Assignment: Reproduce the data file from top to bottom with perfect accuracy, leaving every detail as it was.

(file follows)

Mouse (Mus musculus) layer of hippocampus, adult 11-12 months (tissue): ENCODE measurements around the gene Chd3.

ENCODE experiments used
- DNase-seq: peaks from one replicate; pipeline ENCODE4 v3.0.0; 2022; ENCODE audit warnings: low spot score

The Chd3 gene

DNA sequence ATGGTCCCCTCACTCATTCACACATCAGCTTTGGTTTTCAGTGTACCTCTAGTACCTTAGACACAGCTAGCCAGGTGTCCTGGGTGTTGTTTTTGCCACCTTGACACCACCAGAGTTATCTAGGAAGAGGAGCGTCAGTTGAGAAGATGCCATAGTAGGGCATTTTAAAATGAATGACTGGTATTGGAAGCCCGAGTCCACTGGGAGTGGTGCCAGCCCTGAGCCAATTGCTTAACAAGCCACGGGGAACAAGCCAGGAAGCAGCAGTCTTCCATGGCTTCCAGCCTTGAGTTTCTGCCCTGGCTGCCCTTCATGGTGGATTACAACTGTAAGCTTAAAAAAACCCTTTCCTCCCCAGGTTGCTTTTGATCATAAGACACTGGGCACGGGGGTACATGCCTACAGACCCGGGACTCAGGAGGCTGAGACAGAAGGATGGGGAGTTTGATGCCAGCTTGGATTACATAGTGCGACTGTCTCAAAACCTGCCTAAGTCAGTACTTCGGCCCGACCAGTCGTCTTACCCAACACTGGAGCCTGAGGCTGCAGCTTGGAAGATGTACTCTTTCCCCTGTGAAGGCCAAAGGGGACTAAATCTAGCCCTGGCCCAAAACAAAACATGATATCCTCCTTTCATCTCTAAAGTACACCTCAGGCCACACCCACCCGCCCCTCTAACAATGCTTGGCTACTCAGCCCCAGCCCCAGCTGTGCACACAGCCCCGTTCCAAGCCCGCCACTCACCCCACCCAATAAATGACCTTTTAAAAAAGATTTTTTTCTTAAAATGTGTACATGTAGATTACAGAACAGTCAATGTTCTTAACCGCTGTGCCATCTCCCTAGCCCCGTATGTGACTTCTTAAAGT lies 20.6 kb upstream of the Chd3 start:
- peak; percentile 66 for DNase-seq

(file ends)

Mouse (Mus musculus) layer of hippocampus, adult 11-12 months (tissue): ENCODE measurements around the gene Chd3.

ENCODE experiments used
- DNase-seq: peaks from one replicate; pipeline ENCODE4 v3.0.0; 2022; ENCODE audit warnings: low spot score

The Chd3 gene

DNA sequence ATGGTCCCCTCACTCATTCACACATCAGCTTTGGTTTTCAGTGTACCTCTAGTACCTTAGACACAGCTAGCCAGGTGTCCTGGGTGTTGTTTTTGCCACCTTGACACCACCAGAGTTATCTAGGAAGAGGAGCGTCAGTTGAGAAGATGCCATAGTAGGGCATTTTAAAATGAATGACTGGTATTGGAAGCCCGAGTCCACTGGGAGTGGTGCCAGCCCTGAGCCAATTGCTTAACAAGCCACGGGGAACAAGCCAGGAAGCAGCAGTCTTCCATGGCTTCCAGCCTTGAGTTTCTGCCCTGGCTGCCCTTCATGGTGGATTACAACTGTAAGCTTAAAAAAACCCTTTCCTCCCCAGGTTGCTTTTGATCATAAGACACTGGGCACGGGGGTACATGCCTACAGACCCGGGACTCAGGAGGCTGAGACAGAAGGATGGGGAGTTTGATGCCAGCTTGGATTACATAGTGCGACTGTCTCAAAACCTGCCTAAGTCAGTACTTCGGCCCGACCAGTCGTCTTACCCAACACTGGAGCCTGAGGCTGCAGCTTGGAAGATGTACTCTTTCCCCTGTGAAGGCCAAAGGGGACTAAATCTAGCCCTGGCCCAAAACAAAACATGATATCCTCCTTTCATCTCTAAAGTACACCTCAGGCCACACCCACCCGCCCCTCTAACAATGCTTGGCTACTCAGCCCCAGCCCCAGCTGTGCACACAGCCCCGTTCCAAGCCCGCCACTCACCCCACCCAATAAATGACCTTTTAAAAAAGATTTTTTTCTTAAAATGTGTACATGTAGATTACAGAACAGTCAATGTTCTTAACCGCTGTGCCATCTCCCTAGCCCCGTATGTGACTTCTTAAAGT lies 20.6 kb upstream of the Chd3 start:
- peak; percentile 66 for DNase-seq